Magic Gone Wrong

Approx. 6 min. Read | Written by Lee Asher
Things can go wrong in magic.

Thank You Failure!

"Some failure in life is inevitable. It's impossible to live without failing at something, unless you live so cautiously that you might as well not have lived at all - in which case, you FAIL by default." - J.K. Rowling

The Situation

Have you ever performed magic for a group of people, only to realize the routine isn't going to end as expected? Do you remember the feeling you got when it happened? Terrible! Most magicians can relate, because if you've ever presented magic before, you've probably been in that kind of situation. Maybe even more than once?

As a beginner, for me, it happened a lot. Nonetheless, those initial experiences shaped me into the performer I am today. With time and practice though, I learned to limit my amount of failure.

Currently as a professional, it rarely happens. Though, when stuff goes awry these days, it makes a meaningful, albeit painful, impact on me.

Magic Gone Wrong

Recently, I was asked to perform at the Atlanta Harvest Magic Convention. It's a wonderful get together filled with warm & compassionate folk. In one of the rooms, for the formal close up show with over hundred pairs of eyes watching, I failed miserably with a set I'd been performing for a while.

How you ask? To make a long story short, my pre arranged card stack was out of order. It's completely my fault and I take all of the blame for the magic gone wrong!

In general terms, I constructed the set so each routine utilized my stack in specific ways. As you can imagine, a single card being out of place, starts a domino effect which can lead to utter failure...and that's exactly what happened.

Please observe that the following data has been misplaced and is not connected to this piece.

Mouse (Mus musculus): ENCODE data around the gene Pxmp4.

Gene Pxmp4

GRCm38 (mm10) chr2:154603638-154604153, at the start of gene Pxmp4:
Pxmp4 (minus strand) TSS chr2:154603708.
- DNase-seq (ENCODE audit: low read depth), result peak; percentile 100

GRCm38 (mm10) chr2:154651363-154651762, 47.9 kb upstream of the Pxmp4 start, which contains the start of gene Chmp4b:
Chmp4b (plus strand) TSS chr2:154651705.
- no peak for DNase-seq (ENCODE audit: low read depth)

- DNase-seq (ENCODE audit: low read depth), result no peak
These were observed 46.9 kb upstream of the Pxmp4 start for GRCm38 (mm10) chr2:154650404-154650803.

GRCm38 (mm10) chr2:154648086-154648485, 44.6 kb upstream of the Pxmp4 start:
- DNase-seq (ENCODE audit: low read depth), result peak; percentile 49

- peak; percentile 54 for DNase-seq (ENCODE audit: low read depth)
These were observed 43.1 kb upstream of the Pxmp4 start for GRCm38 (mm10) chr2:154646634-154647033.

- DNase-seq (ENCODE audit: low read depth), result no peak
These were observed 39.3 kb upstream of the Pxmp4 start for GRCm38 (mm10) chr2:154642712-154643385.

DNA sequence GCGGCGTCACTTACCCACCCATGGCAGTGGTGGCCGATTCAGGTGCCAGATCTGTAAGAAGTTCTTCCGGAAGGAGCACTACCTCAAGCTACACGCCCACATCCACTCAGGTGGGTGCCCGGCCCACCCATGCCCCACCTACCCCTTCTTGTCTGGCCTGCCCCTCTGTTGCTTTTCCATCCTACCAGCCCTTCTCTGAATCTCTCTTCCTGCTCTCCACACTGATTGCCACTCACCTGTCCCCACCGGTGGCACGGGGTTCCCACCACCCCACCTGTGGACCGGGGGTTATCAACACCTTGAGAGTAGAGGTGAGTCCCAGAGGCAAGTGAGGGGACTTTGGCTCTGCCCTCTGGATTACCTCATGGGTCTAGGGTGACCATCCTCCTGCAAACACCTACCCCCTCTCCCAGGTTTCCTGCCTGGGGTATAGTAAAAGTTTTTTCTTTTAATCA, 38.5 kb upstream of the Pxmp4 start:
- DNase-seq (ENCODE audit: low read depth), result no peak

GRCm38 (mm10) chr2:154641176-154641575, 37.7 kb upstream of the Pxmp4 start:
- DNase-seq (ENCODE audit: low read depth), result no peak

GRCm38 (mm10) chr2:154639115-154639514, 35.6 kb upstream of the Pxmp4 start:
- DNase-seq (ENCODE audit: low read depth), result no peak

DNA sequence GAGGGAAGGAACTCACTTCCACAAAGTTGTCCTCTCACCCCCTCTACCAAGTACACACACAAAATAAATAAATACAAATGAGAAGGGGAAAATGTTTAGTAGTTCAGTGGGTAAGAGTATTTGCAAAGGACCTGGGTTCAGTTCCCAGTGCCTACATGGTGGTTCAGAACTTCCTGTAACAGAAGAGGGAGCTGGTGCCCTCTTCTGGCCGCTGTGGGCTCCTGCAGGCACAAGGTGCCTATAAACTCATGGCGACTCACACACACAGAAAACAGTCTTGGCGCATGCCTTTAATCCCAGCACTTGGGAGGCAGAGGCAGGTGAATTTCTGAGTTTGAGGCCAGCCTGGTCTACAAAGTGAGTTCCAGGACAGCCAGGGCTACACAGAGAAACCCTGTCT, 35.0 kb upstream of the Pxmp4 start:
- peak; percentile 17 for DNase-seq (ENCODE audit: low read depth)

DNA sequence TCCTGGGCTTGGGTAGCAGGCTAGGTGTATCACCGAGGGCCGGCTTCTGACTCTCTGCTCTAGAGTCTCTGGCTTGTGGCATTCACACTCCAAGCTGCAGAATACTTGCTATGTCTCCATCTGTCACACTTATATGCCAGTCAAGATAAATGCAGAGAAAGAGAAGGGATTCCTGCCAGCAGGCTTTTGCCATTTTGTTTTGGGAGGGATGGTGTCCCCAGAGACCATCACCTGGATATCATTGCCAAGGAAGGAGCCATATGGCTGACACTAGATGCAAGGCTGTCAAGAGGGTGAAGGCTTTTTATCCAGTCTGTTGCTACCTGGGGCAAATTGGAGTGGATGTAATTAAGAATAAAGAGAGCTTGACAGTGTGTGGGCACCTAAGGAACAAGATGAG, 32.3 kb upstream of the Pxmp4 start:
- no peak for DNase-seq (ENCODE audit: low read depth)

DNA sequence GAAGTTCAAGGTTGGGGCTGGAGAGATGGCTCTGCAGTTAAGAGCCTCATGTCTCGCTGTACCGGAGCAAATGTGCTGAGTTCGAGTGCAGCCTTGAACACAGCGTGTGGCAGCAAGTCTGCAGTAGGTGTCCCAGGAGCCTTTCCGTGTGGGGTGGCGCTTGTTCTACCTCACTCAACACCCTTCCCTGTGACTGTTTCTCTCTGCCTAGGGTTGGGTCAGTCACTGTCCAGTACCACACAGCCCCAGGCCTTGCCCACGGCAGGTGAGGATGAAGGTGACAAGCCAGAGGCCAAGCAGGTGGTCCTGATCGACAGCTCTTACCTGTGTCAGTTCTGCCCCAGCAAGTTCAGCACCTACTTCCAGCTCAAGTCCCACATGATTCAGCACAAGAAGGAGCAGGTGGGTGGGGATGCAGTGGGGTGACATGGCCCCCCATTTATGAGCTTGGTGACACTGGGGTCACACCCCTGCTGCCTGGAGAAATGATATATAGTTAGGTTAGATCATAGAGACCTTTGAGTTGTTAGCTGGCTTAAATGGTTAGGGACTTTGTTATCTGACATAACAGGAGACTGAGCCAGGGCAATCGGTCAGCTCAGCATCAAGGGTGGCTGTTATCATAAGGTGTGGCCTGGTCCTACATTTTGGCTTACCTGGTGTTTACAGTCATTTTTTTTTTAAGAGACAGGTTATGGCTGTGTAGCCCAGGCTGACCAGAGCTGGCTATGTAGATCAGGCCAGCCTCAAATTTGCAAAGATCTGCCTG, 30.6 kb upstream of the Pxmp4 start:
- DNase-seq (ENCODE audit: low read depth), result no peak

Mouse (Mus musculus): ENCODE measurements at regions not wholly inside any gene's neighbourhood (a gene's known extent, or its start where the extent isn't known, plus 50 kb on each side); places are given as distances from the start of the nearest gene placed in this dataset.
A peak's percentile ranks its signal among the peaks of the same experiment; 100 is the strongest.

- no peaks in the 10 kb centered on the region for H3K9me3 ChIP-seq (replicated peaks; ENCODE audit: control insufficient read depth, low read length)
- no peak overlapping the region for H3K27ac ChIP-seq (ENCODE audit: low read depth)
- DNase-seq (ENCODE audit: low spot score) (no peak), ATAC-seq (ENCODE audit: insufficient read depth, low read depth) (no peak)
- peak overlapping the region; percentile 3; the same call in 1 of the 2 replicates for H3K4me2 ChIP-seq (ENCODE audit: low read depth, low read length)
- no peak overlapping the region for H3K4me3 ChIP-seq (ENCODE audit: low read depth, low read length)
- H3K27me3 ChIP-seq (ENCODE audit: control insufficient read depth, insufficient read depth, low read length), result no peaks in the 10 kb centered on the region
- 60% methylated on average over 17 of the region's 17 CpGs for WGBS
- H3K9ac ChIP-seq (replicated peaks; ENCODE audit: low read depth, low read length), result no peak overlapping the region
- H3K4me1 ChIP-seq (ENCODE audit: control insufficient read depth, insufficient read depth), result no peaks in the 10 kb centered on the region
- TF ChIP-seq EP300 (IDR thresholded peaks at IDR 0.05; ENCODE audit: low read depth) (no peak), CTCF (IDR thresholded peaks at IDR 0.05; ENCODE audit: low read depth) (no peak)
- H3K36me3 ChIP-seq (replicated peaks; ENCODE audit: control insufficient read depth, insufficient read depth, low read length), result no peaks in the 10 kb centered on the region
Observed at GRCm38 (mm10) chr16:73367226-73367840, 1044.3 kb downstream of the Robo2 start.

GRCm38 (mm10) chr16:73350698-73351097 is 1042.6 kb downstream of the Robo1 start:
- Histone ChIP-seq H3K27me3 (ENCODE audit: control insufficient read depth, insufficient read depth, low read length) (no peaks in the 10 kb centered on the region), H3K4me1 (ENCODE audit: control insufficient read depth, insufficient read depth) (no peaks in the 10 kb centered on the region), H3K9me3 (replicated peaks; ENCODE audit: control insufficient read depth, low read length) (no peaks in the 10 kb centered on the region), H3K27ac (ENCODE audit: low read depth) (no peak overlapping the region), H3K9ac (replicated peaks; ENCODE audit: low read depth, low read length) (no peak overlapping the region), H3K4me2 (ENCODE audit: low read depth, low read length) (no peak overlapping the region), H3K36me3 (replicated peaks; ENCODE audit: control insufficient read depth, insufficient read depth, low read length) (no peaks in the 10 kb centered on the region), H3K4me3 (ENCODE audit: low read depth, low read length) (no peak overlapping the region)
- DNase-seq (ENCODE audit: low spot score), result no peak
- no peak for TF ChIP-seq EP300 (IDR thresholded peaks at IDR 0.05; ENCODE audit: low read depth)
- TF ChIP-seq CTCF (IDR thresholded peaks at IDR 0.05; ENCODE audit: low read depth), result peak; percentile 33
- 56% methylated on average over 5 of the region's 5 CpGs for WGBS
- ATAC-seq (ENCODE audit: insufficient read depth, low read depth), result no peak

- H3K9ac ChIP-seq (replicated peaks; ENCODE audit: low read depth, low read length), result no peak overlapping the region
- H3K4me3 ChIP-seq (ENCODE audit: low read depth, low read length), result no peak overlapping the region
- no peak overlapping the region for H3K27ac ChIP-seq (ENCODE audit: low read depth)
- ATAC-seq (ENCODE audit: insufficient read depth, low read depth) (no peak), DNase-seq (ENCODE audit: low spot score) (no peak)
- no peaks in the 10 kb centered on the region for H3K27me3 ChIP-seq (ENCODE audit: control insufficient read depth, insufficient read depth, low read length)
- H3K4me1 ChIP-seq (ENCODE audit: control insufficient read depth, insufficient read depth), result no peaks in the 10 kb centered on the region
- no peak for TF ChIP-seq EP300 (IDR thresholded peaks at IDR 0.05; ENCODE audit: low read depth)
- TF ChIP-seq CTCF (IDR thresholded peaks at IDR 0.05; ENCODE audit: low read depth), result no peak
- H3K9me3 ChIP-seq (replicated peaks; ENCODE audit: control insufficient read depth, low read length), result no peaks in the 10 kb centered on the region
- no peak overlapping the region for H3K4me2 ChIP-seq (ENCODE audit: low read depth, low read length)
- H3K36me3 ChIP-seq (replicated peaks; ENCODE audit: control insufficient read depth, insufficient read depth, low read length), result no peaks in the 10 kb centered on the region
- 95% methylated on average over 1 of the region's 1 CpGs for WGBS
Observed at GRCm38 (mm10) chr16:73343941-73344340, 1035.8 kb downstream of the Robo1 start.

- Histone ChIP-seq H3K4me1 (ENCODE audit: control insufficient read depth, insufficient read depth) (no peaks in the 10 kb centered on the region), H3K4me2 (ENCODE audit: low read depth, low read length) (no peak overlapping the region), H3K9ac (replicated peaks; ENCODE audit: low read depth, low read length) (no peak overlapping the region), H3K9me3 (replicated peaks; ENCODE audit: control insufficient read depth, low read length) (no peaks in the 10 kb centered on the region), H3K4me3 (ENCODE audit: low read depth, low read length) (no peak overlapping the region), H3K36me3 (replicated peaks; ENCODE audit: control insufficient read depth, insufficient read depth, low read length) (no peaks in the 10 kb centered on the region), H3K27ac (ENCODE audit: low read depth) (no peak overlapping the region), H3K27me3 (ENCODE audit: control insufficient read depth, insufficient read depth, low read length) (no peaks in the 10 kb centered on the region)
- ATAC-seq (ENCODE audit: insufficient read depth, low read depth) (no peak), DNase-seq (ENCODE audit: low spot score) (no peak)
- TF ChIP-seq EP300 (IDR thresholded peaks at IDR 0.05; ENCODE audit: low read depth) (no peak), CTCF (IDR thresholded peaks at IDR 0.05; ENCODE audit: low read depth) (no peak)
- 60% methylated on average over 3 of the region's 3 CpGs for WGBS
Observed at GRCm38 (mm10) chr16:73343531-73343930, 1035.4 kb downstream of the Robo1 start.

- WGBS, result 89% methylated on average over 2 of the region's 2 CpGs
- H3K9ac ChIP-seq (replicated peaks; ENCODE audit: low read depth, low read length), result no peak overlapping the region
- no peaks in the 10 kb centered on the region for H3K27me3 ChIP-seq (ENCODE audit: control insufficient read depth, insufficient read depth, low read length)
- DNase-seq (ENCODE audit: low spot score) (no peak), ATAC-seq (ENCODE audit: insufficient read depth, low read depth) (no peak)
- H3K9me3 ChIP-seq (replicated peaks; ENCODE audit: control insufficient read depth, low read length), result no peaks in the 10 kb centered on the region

Failure Hurts

The point of this story isn't about what I could have done to save the set, or what I should have done in this situation, rather it's about dealing with that moment of failure. Most people move past it or rarely discuss it because it's not enjoyable, but it's something that everyone needs to learn about.

While the technical occurrence is swift & brief, the effects of failure last for years. Uncomfortable is putting it lightly!

At the moment of my failure that day, I became drenched in (flop) sweat, my heart pounded & raced, and I felt nauseated. Meanwhile, my brain shot into overdrive, and started searching for realistic solutions to end this feeling of misery. It's similar to the feeling you receive when riding a frightening roller coaster. (Can you tell I HATE roller coasters?)

When my ride came to an end, I was off kilter for the rest of the day. Part of me wanted to go upstairs, and hide in my room. But my training has taught me not to let my emotions, especially fear, stop me from living the CardStar Lifestyle. Again, thankfully, the Atlanta Harvest was filled with loving & compassionate people.

3 Points To Remember
  • Breathe - It's hard to take a breath when the wind has been knocked out of you! But with each breath, comes the strength & courage to pick yourself up and get back on your feet.
  • Forgive - The pain of failing is bad enough, so there's no need to make it any worse. It always helps to conscientiously forgive yourself, so you can immediately move forward.
  • Live - As long as you're not performing a dangerous stunt which goes wrong, you will live to see another day. Tomorrow always offers another chance to be better.

The Silver Lining

Ultimately, I've been given the opportunity to improve something that needs more work. How often does a realization like that come along? While most might ignore the chance, I accept the challenge. I assure you that the next time our paths cross, my set will be drastically different.

Thanks for all the encouragement, failure. I couldn't have done it without you!

Lee Asher

ps. For those who have interest in how I ended my set ... After realizing the deck was out of order, I gave the audience a large smile, immediately transitioned into a several quick impromptu routines, finished up with the other set up deck in my pocket, then gracefully exited off the stage.

Breathe... remember to breathe.